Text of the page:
Too Much Water Can Kill You
NEW YORK (Reuters Health) - A new review of three deaths of US
military recruits highlights the dangers of drinking too much
The military has traditionally focused on the dangers associated
with heat illness, which has killed a number of healthy, young enrollees,
Colonel John W. Gardner of the Office of the Armed Forces Medical
Examiner in Rockville, Maryland told Reuters Health. However, pushing
the need to drink water too far can also have deadly consequences,
"The risk has always been not drinking enough," Gardner said.
"And then people who aren't medically attuned get overzealous,"
inducing recruits to drink amounts of water that endanger their
health, he added.
"That's why we published this paper: to make it clear to people
that overzealousness can be dangerous," Gardner explained.
In September 1999, a 19-year-old Air Force recruit collapsed
during a 5.8-mile walk, with a body temperature of 108 degrees
Fahrenheit. Doctors concluded he had died of both heat stroke
and low blood sodium levels as a result of overhydration.
During January 2000, a 20-year-old trainee in the Army drank
around 12 quarts of water during a 2- to 4-hour period while trying
to produce a urine specimen for a drug test. She then experienced
fecal incontinence, lost consciousness and became confused, then
died from swelling in the brain and lungs as a result of low blood
In March 2001, a 19-year-old Marine died from drinking too much
water after a 26-mile march, during which he carried a pack and
gear weighing more than 90 pounds. Although he appeared fine during
the beginning stages of the 8-hour walk, towards the end he began
vomiting and appeared overly tired. He was then sent to the hospital,
where he fell into a coma, developed brain swelling and died the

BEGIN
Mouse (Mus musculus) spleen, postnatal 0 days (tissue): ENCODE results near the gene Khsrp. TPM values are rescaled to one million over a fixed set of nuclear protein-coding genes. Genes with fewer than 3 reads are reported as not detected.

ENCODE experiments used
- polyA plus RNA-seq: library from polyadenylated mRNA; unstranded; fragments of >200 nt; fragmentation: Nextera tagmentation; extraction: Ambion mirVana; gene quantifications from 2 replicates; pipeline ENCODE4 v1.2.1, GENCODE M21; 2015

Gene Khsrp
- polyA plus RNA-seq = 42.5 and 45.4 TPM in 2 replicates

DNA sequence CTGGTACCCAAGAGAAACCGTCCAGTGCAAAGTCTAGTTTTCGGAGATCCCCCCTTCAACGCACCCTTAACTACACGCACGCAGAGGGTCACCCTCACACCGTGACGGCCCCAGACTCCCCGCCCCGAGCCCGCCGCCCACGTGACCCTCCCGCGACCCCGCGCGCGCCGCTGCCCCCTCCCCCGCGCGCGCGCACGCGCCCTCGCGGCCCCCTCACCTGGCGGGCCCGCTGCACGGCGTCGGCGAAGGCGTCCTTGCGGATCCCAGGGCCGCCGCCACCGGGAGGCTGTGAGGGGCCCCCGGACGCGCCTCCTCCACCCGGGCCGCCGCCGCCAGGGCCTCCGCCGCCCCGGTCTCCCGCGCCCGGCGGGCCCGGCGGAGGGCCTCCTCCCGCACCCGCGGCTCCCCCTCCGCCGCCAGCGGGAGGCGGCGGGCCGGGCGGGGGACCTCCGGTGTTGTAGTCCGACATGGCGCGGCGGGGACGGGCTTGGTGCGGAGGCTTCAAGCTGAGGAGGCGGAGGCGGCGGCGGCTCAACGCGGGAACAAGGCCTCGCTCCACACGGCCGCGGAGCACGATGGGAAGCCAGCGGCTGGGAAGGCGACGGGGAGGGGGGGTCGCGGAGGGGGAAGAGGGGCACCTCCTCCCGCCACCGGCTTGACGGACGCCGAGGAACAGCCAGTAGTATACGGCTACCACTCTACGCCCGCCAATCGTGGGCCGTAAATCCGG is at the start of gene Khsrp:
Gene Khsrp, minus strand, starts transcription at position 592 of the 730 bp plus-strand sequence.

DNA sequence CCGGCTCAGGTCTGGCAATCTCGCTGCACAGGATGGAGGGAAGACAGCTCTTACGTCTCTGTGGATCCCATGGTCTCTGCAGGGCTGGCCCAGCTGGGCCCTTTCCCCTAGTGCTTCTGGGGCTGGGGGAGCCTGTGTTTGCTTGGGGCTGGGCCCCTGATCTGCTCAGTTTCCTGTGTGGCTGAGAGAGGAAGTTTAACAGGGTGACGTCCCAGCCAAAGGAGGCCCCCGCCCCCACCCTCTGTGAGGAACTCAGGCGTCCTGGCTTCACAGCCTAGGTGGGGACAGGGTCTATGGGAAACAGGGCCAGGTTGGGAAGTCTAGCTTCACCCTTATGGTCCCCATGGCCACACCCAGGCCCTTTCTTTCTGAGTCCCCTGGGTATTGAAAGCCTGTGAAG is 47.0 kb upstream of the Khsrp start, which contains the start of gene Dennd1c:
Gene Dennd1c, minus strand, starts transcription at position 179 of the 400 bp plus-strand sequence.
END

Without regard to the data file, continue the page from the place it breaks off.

next day. It is unclear how much water he drank during the march,
but Marines were given a "constant emphasis" on drinking water
before and during the activity, Gardner writes in the latest issue
of Military Medicine.
In an interview with Reuters Health, Gardner explained that
drinking too much water is dangerous because the body cannot excrete
that much fluid. Excess water then goes to the bowel, which pulls
salt into it from the body, diluting the concentration of salt
in the tissues.
Changing the concentration of salt, in turn, causes a shifting
of fluids within the body, which can then induce a swelling in
the brain. The swollen organ will then press against the bones
of the skull, and become damaged.
The researcher added that previous cases of water toxicity have
been noted in athletes who consume excessive amounts in order
to avoid heat stroke. In addition, certain psychiatric patients
may drink too much water in an attempt to wash away their sins,
or flush out poisons they believe have entered their bodies.
In 1998, the Army released fluid replacement guidelines, which
recommend a certain intake of water but limit it to 1 to 1-1/2
quarts per hour and 12 quarts per day.
It takes a while for these guidelines to get "permeated out"
to everybody, Gardner admitted. In the meantime, he suggested
that bases take notice of the mistakes of others, and "not wait
for somebody to die from (water toxicity) again," he said.
"You can't prevent everything bad from happening," Gardner noted.
"But when it does, you have to learn from it."
SOURCE: Military Medicine 2002;167:432-434.
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